Wednesday, June 01, 2005
The Major-Leaguer, the Actor and the Truth
He was getting the knuckler!
Will and I were so into Wiffle Ball that we carried a ball and bat in our trunks at all times. You never know when you’ll come across a great place for a game.
We had one of those moments in Chicago in 1990. We were excited to be in town to cover the historic final game at Comiskey Park and arrived the day before because we snagged tickets for the final night game as well.
With some time on our hands before the game, we headed to Wrigley Field to check out the souvenir shops. To our great glee, we discovered a perfect strike zone painted on stadium wall along Waveland Avenue.
Will delivers to the alleged Major-Leaguer.
We were happily breaking off curves like Greg Maddux from the center of the street when two guys came up to us, amazed that we would be playing Wiffle Ball alongside Wrigley Field.
They wanted to play, and when we hesitated they tried to impress us. One was tall and stocky, and claimed to have a cup of coffee with the 1987 World Champion Minnesota Twins, even flashed what appeared to be a championship ring. The other was slender and dark, and claimed to be an actor with a role in "Bull Durham."
Reporters are skeptical by nature, of course.
I didn’t recognize the name of the guy who claimed to be a former Twin. I had a pretty good knowledge of major leaguers since baseball card companies at the time issued extensive sets that included just about every player in the bigs as well as even minor prospects from the minors.
I'm taking this guy deep!
And Will is a walking baseball encyclopedia. In fact, if there was a contradiction between Will and the official baseball encyclopedia, I’d believe Will. And he didn’t recognize the name, either.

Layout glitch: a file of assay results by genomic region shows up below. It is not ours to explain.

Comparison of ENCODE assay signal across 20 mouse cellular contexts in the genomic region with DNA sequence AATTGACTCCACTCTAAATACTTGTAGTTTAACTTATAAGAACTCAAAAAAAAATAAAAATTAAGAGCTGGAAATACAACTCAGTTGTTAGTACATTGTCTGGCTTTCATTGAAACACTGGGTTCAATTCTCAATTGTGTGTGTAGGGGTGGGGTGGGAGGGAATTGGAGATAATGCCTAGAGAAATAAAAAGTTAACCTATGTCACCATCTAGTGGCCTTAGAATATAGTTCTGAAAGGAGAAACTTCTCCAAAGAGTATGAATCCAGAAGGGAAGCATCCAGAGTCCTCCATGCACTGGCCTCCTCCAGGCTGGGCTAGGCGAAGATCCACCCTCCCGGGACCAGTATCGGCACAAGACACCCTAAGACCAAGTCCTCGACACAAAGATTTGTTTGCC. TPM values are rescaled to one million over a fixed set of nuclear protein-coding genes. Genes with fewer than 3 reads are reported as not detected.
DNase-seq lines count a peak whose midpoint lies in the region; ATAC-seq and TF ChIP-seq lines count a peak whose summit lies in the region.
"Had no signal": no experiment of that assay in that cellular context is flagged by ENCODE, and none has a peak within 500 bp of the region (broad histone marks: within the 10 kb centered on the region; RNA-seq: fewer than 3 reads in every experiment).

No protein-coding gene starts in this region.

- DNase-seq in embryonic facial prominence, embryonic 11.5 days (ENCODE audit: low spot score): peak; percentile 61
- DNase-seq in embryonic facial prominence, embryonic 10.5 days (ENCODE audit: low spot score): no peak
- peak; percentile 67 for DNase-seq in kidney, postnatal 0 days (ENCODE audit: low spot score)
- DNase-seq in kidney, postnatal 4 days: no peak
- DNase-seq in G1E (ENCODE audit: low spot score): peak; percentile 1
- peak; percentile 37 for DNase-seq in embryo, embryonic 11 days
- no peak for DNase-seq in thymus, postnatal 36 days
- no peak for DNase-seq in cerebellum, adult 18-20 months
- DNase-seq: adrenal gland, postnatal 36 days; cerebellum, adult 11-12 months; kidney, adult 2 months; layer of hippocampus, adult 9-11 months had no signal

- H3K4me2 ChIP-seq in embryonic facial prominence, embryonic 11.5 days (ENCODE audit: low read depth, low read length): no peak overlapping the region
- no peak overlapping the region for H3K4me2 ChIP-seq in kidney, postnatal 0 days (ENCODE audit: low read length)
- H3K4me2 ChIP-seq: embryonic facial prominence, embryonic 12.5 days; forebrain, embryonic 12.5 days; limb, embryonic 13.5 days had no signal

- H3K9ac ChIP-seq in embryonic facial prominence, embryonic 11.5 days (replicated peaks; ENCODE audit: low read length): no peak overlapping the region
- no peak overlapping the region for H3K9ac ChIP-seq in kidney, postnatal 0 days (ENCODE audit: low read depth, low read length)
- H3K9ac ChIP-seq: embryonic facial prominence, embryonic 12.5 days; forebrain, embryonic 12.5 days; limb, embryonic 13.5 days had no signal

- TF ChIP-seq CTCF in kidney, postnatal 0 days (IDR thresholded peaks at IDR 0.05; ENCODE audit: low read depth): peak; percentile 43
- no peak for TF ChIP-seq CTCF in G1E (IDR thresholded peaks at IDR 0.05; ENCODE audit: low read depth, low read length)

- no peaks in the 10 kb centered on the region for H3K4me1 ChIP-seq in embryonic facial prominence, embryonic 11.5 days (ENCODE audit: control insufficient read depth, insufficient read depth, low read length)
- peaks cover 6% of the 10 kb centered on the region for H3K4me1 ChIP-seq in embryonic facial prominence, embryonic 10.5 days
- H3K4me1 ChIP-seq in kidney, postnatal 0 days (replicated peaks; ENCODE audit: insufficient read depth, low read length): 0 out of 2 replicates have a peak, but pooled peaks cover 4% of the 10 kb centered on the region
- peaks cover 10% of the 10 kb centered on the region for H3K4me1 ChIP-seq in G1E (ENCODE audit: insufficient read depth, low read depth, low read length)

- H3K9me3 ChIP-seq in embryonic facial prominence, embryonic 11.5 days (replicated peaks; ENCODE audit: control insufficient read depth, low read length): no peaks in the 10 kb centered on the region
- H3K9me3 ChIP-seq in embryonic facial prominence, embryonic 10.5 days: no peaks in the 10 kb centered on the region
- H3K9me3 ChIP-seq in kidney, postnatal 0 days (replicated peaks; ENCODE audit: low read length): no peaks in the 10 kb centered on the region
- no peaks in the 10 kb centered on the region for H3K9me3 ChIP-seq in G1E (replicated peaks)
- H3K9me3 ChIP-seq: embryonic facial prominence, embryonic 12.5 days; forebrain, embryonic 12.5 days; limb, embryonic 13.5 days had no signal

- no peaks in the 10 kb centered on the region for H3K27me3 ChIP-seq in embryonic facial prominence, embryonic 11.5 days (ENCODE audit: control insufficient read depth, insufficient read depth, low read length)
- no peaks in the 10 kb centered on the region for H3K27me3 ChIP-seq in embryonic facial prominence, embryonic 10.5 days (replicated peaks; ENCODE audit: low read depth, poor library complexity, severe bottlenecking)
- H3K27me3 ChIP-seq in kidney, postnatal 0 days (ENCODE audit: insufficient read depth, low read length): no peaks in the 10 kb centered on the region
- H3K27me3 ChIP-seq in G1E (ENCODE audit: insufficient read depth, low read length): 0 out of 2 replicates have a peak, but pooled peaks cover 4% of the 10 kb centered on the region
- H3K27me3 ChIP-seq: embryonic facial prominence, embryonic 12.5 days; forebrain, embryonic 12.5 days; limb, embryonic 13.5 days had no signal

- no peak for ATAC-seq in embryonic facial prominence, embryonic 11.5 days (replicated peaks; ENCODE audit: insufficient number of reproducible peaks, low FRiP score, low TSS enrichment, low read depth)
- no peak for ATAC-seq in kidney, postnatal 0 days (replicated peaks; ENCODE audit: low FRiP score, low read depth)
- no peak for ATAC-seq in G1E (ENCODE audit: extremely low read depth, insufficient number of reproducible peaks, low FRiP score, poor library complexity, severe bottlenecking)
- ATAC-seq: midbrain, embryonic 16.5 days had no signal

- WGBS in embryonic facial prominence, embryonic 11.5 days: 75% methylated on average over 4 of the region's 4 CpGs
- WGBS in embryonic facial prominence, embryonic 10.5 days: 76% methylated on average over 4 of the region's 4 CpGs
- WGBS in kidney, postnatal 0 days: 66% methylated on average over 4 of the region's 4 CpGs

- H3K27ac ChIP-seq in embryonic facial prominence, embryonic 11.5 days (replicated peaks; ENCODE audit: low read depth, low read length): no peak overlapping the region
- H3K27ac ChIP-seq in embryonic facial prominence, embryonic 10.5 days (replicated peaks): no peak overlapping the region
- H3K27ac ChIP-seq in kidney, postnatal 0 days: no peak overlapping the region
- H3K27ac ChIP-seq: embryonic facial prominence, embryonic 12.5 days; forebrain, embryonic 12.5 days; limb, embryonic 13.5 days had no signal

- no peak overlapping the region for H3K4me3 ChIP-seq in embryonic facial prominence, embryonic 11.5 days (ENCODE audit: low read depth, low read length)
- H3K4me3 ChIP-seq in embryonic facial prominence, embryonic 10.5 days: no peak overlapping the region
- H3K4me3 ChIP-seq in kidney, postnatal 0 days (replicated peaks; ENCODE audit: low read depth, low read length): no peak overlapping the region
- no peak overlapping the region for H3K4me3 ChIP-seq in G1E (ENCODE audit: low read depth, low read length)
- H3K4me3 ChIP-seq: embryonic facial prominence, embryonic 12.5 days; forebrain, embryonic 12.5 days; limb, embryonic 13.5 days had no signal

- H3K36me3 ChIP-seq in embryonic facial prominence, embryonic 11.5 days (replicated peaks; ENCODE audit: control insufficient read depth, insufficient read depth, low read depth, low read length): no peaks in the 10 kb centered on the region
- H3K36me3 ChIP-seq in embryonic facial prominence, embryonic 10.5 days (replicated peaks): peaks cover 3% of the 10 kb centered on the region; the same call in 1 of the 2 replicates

The guy did have a 1987 Twins ring, but that didn’t necessarily mean he was a player. Teams give rings to a lot of employees.
The other guy claimed to be an infielder in "Bull Durham," one of the guys on the mound when one of Nuke’s eyelids is clogged, Jose needs a live chicken to sacrifice and no one knows what to get Jimmy and Millie for their wedding. "Candle sticks," of course, was coach Larry Hockett’s answer.
The guy had the lines down pat, and we didn’t have any photos from the movie in hand for comparison purposes.
This was a little icky. It seemed like the kind of lines guys would be spouting trying to pick up girls over a bottle of Bud at the Cubby Bear after the game.
We told them we were in town for the final Comiskey games — a very big deal, the hottest ticket in town — and they didn’t seem to believe us, either.
No roof-top spectators for our big game.
Will and I exchanged some skeptical glances. It’s not like we could openly debate this in front of them. Lacking proof, we decided to let them play. We even took some photos — just in case they were legit. Although I must say the alleged Major-Leaguer couldn’t hit my nasty Wiffle knuckleball, making his claim that much more dubious. Note the photo, the knuckler is on the way!
After playing for a while, the guys moved on, presumably to hoist those brews at the Cubby Bear.
"What do you think, were they telling the truth?" I asked Will.
"Who knows," Will replied. "They may be lying. But we know for sure that we really are going to the final game at Comiskey!"